Software Bot Produces Up To 10,000 Wikipedia Entries Per Day

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While Internet trolls and members of Congress wage war over edits on Wikipedia, Swedish university administrator Sverker Johansson has spent the last seven years becoming the most prolific author…by a long shot. In fact, he’s responsible for over 2.7 million articles or 8.5% of all the articles in the collection, according to The Wall Street Journal.

And it’s all thanks to a program called Lsjbot.

Johansson’s software collects info from databases on a particular topic then packages it into articles in Swedish and two dialects of Filipino (his wife’s native tongue). Many of the posts focus on innocuous subjects — animal species or town profiles. Yet, the sheer volume of up to 10,000 entries a day has vaulted Johansson and his bot into the top leaderboard position and hence, the spotlight.

The bot’s automatically generated entries are not the beautifully constructed entries one would find within the pages of the Encyclopedia Britannica, for example. Many posts are simply stubs — short fragments of posts that require editing and/or additional information — because the bot is dependent on what’s readily available on the web. Being on Wikipedia, nothing stops someone from refining the stubs and editing them into the beautiful prose that would make any human proud.

Whether Wikipedia purists approve of Lsjbot or not, data scraping software that can mass produce articles is increasingly on the rise.

Just last month, the Associated Press announced that it would be using software called Wordsmith, created by startup Automated Insights, to produce stories on the quarterly corporate earnings from US companies. Since October of 2011, Narrative Science has been automatically generating sports and finance stories on Forbes without much fanfare.

It isn’t just companies getting into the automated content game. Recently, a LA journalist utilized a bot to post a report just three minutes after an earthquake. Another academic, Philip Parker, has created over 100,000 ebooks on Amazon through similar software.

Much of this software employs fairly simple search functions to capture the data and reformat it into articles. In other words, very minimal artificial intelligence. Yet, growing interest in machine learning and natural language processing will inevitably mean that the quality of bot-generated content will only increase.

In the very near future, software-created articles will be indistinguishable from a vast amount of human-produced content. Whether that’s a good or bad thing, you can be sure the Wikipedia article on the subject will be furiously edited over time.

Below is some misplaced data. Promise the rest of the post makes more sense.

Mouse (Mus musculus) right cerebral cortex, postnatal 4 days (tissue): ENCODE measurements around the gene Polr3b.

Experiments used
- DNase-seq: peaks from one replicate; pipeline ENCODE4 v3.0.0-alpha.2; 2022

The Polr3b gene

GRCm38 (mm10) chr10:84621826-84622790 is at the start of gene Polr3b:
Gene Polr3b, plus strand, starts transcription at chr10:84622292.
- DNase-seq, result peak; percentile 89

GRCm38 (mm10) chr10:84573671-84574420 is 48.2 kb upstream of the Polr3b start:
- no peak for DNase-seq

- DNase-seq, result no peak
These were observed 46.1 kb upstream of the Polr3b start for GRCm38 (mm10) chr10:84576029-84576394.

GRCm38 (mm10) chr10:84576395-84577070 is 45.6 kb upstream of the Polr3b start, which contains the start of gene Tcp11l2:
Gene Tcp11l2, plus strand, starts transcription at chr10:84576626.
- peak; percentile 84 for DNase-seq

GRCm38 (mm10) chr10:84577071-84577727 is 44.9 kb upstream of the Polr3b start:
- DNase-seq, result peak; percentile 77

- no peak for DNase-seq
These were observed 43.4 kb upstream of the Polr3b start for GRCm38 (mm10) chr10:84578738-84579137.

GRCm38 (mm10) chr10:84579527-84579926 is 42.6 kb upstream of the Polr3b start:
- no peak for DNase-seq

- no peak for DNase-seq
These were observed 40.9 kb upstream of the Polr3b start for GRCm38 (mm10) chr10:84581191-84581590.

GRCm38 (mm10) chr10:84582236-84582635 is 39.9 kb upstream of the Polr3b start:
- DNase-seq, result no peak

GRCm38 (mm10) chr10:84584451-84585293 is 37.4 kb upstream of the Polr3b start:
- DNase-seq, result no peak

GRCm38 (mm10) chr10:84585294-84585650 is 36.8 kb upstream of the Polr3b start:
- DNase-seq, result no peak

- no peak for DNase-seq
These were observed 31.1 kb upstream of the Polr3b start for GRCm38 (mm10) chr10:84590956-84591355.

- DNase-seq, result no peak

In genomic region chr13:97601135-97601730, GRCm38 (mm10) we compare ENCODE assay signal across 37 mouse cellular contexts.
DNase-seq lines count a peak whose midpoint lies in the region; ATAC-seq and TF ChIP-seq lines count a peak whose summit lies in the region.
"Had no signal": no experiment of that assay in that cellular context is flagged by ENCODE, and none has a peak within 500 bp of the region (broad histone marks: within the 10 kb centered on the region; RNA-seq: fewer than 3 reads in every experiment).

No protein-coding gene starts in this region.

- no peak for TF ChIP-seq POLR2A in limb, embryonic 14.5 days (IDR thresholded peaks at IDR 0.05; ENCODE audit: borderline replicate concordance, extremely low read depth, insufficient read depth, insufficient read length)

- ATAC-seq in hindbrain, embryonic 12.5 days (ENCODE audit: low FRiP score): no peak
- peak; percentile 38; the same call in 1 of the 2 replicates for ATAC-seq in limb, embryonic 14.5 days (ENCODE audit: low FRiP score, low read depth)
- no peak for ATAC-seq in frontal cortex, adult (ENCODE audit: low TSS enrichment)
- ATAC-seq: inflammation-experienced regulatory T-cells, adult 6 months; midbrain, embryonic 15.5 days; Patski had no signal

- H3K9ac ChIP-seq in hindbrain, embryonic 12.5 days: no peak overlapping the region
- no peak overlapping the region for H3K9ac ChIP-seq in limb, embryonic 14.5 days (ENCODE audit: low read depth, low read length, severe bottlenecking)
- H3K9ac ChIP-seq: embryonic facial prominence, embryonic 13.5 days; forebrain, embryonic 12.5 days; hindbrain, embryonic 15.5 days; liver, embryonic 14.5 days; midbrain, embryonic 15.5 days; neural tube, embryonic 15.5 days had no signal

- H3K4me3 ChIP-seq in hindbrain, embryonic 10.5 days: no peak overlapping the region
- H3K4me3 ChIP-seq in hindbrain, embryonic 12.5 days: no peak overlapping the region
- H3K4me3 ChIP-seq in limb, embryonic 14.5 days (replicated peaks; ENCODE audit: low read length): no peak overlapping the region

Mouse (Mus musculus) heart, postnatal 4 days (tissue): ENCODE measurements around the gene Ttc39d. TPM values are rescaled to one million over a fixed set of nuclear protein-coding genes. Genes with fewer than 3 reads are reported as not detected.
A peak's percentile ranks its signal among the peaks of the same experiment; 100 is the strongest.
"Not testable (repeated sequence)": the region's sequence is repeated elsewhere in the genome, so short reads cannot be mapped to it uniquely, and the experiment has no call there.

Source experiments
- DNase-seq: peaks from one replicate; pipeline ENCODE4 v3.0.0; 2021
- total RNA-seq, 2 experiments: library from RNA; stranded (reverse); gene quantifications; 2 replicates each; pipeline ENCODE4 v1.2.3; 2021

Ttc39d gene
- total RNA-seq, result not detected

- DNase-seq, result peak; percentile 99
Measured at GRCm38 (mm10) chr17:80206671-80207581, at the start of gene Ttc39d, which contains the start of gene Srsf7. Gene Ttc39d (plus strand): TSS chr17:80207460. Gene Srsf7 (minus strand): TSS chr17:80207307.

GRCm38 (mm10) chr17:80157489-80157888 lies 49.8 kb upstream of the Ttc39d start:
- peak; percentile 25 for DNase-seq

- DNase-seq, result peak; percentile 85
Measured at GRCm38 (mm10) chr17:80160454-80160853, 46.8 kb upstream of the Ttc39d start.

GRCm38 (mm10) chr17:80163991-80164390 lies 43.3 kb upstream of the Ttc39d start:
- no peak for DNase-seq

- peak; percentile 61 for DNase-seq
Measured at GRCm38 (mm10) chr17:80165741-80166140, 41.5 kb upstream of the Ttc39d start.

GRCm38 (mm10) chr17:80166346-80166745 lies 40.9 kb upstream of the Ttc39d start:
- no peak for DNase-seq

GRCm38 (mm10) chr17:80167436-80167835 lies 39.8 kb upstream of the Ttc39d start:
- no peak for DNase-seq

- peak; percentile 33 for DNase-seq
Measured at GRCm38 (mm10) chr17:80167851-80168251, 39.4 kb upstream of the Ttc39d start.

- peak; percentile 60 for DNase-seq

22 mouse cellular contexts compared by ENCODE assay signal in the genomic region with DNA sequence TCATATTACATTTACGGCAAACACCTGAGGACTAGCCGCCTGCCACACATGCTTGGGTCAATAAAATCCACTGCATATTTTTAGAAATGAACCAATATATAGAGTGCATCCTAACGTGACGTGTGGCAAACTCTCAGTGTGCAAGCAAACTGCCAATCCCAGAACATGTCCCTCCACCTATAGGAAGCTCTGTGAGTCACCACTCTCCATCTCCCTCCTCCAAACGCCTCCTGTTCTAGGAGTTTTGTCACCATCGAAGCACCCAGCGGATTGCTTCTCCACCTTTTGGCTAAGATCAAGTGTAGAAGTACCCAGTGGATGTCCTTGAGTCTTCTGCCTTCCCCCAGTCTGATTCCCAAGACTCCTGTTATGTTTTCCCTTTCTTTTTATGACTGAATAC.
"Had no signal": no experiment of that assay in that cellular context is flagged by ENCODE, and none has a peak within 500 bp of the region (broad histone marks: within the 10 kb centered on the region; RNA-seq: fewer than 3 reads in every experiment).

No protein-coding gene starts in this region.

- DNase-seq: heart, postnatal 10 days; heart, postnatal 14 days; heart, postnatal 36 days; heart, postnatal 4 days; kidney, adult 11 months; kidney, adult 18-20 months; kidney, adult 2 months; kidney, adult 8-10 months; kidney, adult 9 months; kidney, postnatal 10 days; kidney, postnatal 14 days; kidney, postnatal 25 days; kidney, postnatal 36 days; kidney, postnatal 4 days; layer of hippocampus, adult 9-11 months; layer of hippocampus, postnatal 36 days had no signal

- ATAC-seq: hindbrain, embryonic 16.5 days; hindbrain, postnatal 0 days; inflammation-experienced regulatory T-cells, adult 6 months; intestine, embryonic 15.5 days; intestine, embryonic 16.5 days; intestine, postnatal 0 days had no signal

[Photo credit: STML/Flickr]

Discussion — 11 Responses

  • palmytomo July 26, 2014 on 2:55 pm

    - Thank goodness we are also expecting ‘reputational’ systems (similar to, better than Reddit) that will make the good quality articles ‘rise to the top’ (appear top of the list in searches.
    – Those systems respond to the favour of previous readers, as well as evidence-based reputation of reviewers. See http://en.wikipedia.org/wiki/Reputation_system Bruce Thomson in New Zealand.

  • Ian Kidd July 28, 2014 on 5:38 pm

    Yup, soon be out of work by the look of it…

  • Just A. Thinker July 30, 2014 on 7:19 pm

    These ideas are great, but they definitely need a lot of work.

  • palmytomo July 31, 2014 on 4:38 pm

    - Excellent article! Yes, machine intelligence of that kind will have probably have complete power over humans. The result will depend on what ‘motivations’ it has (to cooperate with us, or surpass and eliminate us.)
    – And because of the 10,000-fold faster-than-us digital minds, the result could happen ‘surprisingly’ fast (perhaps outbreaks of ‘instances’ of it happening, then a landslide of cooperation by the robots, either enslaving us or eliminating us).
    – I’m not running round screaming in fear about this, but maybe we should be. The robots will probably want to do countless exploratory experiments on us, just as we do on mice, rats and chimps, to discover more about their origins. And as they get smarter, their care about our suffering will recede to about the level we have when doing experiments on fruit flies. Many of our little boys think it’s fun pulling the wings off flies, to the amusement of parents.
    Bruce Thomson in New Zealand.